Sustainable Waste | The 1st R: Reducing. The Zero-Waste challenge

To see just how tough it is to go zero-waste, Earth911 Mary Mazzoni took on on a Seven-Day Trash Fast Challenge – striving to produce as little waste as possible for one week.

Getting prepared for zero-waste

Inspirated by the zero-waste Johnson family, Mary decided to get ready some reusable replacements for common single-use items ahead of time – making it easier to avoid throw-away products and reduce waste throughout the week. Being prepared with reusable solutions ahead of time it’s the only way to go reduce waste a little bit easier and with more confidence.

Survival Kit:

However, eliminating waste from day-to-day life goes way beyond avoiding disposables while on-the-go. After preparing only one meal at home, I filled my jar about a fifth of the way with non-recyclable food packaging, and it became clear that I would need to precycle to keep the week’s waste in check. What is precycling? To proactively choose products without packaging or with packages that can be recycled. One way to do it is shopping products packed in cardboard boxes, glass jars and steel cans, rather than other packaging. A step forward is  buying food supplies in bulk and bringing items home in cloth bags and glass jars, which significantly reduces household waste.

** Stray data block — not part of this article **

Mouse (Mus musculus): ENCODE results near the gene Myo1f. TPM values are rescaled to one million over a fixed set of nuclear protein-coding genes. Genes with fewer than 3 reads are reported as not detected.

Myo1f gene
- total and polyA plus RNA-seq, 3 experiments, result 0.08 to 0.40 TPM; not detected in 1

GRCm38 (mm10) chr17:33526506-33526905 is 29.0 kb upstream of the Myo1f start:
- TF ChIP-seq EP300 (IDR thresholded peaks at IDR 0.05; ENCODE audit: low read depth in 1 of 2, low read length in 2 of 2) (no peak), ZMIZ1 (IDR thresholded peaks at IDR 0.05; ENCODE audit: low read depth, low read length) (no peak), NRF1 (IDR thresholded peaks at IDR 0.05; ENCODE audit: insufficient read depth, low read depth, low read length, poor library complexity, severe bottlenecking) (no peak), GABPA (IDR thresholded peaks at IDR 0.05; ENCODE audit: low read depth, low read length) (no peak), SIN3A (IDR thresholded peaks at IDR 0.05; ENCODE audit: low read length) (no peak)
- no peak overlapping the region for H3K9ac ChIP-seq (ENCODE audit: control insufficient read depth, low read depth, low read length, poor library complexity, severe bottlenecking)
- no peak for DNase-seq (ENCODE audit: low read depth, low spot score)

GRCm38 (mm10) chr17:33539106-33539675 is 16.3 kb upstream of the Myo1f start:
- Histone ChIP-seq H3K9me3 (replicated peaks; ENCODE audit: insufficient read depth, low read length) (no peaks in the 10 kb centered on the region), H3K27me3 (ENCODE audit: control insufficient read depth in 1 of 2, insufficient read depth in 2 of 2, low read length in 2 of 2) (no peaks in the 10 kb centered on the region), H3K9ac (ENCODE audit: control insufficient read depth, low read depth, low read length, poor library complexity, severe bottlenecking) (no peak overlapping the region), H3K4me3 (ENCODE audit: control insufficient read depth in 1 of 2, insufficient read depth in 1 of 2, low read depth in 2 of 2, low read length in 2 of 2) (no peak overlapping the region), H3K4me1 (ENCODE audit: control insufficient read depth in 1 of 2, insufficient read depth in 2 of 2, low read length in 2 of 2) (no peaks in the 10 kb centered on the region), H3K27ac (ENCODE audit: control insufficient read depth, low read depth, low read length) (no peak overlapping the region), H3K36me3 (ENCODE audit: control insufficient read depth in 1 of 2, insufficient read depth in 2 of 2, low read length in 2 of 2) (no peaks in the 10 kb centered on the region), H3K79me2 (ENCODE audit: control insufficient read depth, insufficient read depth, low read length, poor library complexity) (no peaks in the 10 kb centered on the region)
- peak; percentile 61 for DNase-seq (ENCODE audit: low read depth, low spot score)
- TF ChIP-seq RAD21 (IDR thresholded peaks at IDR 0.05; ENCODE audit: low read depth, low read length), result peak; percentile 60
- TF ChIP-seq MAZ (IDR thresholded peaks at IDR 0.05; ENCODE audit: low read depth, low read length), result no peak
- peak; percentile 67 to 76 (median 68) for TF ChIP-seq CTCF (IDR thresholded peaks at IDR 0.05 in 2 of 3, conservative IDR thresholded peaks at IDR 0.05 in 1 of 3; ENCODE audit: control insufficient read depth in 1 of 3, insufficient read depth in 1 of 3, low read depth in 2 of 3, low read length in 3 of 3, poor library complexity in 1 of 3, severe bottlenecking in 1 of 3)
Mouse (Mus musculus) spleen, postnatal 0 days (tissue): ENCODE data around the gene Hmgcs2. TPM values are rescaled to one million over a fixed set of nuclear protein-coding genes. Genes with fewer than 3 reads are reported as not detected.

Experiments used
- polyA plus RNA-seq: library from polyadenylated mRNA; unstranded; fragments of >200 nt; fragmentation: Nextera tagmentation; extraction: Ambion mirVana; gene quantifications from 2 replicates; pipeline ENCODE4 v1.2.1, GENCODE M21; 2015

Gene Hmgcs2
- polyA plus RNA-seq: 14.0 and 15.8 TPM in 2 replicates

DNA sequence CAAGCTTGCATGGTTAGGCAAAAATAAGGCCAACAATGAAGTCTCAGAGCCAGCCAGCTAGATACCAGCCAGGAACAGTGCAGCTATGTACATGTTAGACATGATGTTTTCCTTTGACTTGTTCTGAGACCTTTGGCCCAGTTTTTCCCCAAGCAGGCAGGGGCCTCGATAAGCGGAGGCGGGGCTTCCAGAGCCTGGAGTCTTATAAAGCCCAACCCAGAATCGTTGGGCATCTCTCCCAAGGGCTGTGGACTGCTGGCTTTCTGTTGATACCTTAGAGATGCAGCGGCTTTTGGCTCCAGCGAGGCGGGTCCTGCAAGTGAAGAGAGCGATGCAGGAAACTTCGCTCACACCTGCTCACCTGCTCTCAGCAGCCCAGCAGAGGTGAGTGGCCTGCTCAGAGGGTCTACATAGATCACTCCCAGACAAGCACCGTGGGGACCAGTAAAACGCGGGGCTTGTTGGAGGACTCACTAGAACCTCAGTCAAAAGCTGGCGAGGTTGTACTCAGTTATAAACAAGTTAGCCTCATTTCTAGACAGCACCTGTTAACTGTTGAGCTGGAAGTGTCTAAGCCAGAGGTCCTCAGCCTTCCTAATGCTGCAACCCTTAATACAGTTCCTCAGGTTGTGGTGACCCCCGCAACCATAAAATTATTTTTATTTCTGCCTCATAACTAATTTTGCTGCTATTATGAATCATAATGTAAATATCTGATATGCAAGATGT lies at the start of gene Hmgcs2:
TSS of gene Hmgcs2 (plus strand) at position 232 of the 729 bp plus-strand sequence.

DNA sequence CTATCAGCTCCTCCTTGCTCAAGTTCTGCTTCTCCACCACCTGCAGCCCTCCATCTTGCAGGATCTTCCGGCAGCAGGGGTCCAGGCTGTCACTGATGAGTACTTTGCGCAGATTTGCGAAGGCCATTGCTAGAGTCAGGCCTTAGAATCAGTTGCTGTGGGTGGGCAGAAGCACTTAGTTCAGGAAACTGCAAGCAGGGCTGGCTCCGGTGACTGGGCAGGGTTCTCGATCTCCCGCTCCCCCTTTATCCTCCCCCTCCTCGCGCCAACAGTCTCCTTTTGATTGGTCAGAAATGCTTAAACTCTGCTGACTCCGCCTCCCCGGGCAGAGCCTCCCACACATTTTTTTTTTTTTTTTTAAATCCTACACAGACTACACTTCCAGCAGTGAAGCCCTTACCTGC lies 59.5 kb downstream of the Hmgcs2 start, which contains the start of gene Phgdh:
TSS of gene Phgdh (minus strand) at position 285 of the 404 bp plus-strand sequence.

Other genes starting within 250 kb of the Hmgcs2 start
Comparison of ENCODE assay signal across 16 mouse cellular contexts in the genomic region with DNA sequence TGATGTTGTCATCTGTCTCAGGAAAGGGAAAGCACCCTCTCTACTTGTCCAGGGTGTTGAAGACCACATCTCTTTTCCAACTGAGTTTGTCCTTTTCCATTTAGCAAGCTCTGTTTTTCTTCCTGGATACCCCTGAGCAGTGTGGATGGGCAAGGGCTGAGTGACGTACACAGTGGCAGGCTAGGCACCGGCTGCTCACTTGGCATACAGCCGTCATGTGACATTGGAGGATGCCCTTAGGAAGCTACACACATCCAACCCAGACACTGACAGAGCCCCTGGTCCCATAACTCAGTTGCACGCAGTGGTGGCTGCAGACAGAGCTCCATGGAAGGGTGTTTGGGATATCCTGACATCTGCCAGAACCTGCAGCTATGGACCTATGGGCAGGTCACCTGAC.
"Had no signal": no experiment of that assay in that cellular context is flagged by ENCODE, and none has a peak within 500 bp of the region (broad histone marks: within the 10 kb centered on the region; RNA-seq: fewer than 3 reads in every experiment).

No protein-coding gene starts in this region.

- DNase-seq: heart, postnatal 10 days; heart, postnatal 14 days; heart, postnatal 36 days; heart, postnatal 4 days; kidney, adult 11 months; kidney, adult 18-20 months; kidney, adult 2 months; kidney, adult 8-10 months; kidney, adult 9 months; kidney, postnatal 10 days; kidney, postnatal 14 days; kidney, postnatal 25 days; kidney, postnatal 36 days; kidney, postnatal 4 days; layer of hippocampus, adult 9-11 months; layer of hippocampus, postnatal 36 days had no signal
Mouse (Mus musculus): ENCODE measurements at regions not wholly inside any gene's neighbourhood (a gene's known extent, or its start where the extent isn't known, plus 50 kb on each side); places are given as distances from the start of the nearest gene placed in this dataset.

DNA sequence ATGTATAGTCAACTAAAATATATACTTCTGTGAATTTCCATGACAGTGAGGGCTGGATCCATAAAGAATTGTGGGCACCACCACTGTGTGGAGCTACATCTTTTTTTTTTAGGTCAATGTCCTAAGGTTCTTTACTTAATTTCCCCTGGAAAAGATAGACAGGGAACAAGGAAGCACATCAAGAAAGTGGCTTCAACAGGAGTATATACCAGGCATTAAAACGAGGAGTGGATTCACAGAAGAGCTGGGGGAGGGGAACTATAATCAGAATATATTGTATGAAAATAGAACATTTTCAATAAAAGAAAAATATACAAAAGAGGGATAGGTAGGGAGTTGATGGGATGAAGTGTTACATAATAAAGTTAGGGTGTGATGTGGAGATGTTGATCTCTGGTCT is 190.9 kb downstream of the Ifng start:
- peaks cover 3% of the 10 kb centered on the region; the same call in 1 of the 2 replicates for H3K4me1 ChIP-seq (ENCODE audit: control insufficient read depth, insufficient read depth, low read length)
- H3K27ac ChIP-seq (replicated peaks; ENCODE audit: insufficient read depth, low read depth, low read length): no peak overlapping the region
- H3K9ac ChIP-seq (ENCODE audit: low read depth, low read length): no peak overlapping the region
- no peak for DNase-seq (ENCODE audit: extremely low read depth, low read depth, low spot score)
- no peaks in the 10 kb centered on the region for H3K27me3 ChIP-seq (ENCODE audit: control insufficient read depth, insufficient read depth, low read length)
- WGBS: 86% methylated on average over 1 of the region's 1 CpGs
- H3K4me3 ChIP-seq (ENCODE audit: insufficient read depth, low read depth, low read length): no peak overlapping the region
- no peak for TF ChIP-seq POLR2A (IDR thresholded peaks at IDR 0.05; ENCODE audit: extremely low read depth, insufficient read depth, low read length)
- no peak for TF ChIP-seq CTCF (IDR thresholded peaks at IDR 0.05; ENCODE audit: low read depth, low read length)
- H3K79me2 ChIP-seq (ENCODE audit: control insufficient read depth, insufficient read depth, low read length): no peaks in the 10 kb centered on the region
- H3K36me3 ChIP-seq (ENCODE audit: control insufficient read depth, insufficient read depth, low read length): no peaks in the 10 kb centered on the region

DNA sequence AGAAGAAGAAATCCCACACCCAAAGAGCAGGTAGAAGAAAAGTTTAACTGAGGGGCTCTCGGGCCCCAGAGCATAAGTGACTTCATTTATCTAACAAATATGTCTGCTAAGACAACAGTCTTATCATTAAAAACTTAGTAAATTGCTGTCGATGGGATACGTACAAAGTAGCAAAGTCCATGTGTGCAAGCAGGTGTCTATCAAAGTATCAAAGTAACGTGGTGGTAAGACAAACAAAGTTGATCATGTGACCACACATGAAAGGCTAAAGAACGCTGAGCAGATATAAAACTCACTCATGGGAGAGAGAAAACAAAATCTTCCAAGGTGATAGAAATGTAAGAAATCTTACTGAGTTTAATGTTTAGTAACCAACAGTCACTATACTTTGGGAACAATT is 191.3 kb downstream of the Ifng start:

Food waste accounts for 18% of the total municipal solid waste in the UK, according to DEFRA. Starting with whole produce rather than prepackaged alternatives for daily meals is a common waste-saving step, but what about the fruit and veggie scraps left over after you’re finished chopping? Compost! Or give it to a friend that does it!

After five days of the challenge, Mary’s jar was only about half full. She was feeling good, but knew the weekend would be especially difficult. Takeout waste is difficult to recycle. So, what’s an eco-friendly way to do? Mary looked around for local restaurants that offered takeout food in recyclable packaging. But despite my efforts, she end up with a cut-up foam clamshell in my jar by the end of the weekend.

After seven low-waste days, Mary’s 16-ounce spaghetti sauce jar was full, but not overflowing. She was able to cut her waste from what would have been 31.5 pounds over seven days (based on the 4.5 pounds-per-day average of Americans) to only one pound. That would mean producing around 52 pounds a year, about 1,590 pounds less than the national average. If every American did this, US would save 49 billion pounds of rubbish!

Have you ever tried to go for zero waste? Do you have your own methods for achieving a zero-waste home? 



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